Hey, all you Church dilettanti and afficinados(as) of the internal workings of your favorite Institute. Did you know that before Summorum Pontificum another important Motu Proprio had been promulgated? I did not know of it, and yet I consider myself to be a rather avid watcher of Vatican news. Believe me, I do not gest when I say that this Motu Proprio was also of eminent importance. Although it was promulgated before the one concerning the liturgy, it was only given recognition when a reporter at a news conference asked how many votes Cardinal Josef Ratzinger received on the round when he was elected. Now for the Cardinal taking the questions, to answer this with the truth would have been a mortal sin, a sacrilege. So he just skirted around it saying something to the effect that no one remembered that anymore since all the ballots had been burned.
What's going on here? you ask. Why ask that question now, nearly two years after the election? Aha! That's what I'm about to tell you.
In June Pope Benedict XVI issued a Motu Proprio reinstituting the ancient rules regarding the number of votes needed to elect a pope. These had been changed by Pope JP II [...He loves you too.] JP II had changed the rules to speed thngs up after 34 rounds of unsuccessful voting. That is, after 34 rounds it would only take an absolute majority (one half plus one) to elect a new pope. With the stroke of a pen, Benedict XVI sent the rules back to the 11th century. They state that it takes 2/3 of those voting to elect the pope, no matter what.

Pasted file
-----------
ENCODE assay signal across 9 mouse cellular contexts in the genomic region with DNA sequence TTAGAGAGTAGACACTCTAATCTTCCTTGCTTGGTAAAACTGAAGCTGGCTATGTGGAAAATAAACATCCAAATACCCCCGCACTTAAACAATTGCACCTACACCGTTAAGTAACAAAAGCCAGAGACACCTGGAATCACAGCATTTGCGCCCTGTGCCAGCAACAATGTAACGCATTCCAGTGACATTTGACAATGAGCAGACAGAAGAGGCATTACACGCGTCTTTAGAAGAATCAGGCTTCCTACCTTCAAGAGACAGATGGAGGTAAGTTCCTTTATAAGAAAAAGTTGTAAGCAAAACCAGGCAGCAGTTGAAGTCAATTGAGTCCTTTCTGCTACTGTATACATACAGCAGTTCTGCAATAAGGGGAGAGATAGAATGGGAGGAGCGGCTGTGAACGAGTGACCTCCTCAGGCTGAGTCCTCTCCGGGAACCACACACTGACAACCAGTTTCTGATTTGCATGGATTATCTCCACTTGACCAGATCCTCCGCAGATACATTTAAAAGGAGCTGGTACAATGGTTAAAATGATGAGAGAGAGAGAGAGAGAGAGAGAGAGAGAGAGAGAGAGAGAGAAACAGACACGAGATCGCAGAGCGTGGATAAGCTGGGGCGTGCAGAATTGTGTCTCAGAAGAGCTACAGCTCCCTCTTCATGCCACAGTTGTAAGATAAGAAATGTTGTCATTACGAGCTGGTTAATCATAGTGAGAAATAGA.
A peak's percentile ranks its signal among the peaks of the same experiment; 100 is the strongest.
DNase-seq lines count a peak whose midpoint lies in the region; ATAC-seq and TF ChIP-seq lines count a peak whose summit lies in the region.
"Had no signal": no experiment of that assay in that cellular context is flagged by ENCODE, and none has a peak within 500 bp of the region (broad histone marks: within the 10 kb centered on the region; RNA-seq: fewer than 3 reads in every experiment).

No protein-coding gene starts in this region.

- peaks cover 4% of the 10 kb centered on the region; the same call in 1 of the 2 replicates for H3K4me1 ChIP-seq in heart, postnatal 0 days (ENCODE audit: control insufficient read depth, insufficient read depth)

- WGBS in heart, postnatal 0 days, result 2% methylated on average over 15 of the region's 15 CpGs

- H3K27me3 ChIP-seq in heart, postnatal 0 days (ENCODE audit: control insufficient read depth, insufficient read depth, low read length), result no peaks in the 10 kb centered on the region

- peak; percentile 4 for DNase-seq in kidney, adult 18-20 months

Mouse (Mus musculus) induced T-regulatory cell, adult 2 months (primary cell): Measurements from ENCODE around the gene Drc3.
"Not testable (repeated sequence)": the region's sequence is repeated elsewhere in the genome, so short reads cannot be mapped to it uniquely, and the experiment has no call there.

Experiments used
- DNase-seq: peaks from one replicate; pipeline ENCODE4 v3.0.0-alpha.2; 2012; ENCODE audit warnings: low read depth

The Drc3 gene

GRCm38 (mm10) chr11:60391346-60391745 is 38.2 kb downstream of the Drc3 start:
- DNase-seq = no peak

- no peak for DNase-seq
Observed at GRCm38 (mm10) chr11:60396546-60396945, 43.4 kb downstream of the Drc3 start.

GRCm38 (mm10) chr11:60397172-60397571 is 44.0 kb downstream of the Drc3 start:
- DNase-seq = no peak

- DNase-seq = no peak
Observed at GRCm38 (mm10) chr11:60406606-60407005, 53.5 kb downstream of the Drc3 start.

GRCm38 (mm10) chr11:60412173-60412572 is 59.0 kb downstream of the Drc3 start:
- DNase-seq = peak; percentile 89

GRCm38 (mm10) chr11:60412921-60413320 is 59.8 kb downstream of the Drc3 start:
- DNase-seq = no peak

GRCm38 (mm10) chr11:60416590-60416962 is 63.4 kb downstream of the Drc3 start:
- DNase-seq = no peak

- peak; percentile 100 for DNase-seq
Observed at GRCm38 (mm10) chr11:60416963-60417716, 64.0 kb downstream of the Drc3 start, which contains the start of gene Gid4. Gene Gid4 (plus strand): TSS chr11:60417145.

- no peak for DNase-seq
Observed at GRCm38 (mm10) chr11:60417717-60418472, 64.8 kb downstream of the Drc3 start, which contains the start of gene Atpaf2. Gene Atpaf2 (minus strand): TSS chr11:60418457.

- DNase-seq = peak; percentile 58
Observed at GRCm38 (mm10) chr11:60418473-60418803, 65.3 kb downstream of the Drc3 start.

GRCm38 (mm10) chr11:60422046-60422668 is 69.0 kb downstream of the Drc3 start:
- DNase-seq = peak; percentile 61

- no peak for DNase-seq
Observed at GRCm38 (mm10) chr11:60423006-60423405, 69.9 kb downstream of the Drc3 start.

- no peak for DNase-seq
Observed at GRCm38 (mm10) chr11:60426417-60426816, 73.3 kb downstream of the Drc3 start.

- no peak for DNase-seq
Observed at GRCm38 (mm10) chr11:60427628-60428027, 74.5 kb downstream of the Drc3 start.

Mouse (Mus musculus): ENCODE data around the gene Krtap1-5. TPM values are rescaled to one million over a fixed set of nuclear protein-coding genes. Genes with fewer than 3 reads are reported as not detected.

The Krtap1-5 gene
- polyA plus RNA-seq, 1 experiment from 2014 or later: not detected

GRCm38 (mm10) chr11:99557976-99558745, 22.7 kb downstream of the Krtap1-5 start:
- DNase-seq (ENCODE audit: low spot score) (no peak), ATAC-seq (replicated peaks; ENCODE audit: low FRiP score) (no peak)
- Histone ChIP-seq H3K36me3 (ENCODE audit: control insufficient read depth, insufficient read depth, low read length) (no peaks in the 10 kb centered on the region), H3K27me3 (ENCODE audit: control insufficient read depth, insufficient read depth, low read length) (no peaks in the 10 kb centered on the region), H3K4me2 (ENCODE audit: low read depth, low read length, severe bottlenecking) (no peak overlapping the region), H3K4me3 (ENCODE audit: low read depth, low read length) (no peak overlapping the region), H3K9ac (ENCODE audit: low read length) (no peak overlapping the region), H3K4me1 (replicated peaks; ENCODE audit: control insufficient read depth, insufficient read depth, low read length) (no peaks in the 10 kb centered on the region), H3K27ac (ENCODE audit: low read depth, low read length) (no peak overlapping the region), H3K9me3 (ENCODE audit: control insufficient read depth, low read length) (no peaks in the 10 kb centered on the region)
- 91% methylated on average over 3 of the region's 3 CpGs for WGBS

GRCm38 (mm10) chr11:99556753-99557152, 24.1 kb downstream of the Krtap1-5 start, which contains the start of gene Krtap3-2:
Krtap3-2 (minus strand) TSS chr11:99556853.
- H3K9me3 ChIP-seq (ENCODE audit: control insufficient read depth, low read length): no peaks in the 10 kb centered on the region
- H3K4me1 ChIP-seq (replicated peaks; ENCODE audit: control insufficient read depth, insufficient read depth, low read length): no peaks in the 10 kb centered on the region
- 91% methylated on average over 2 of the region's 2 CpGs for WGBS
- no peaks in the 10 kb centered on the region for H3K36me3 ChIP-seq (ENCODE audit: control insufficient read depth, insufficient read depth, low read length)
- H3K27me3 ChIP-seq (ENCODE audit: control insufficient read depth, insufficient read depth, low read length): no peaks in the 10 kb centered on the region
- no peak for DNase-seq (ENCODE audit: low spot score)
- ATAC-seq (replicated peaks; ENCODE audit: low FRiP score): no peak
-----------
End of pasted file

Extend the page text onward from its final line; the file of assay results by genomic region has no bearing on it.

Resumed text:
So why did the question come up during a press conference in August? Well, the huge international stuff which was being leaked little by little from back in January finally hit the fan in July, remember? It's all quiet now in the minds of people. Besides, Benedict XVI is now well rooted in his new position. To ask how many votes he had received to win the election was asking whether or not he himself had indeed garnered the requisite 2/3 majority. In his case, seventy-seven would have been needed. It is reported that he indeed received 84 votes after only 5 ballots. It is therefore conceded that Pope Benedict XVI had absolutely no political axes to grind nor any bones to pick. This decision by Benedict XVI is hailed more by the leftists than the conservatives, but for the moment, there is so much trust in our Holy Father's tenure thus far that peace reigns in the house.
The international community had a lot to say and much to opine over with the Latin Motu Proprio and the document defining the Church. Buzz is always good because it makes us learn about the Church. It teaches us that taking sides is not necessarily bad. Sometimes, the lack of buzz is a good thing because then someone like me who lives by the buzz can use the lack thereof to make an important point about our lives as a Catholic community. There are a couple of important points here.
1. Traditional practices can serve as solid anchors for our present times.
2. The election of a pope must be above the pressure of time used to arrive at the truth.
3. The electors must learn to avail themselves of the many oporrtunities that the modern world gives them to get to know one another through travel and electronic communications. That in and of itself should prevent a papal election from stretching out too long.
The Church is a busy place. Not all that is done is equally as important from day to day, but it does all have a reason to be there. Just like every other organization, some of it is exciting, some is boring, some is saddening and some is exhilerating. All of it is God's.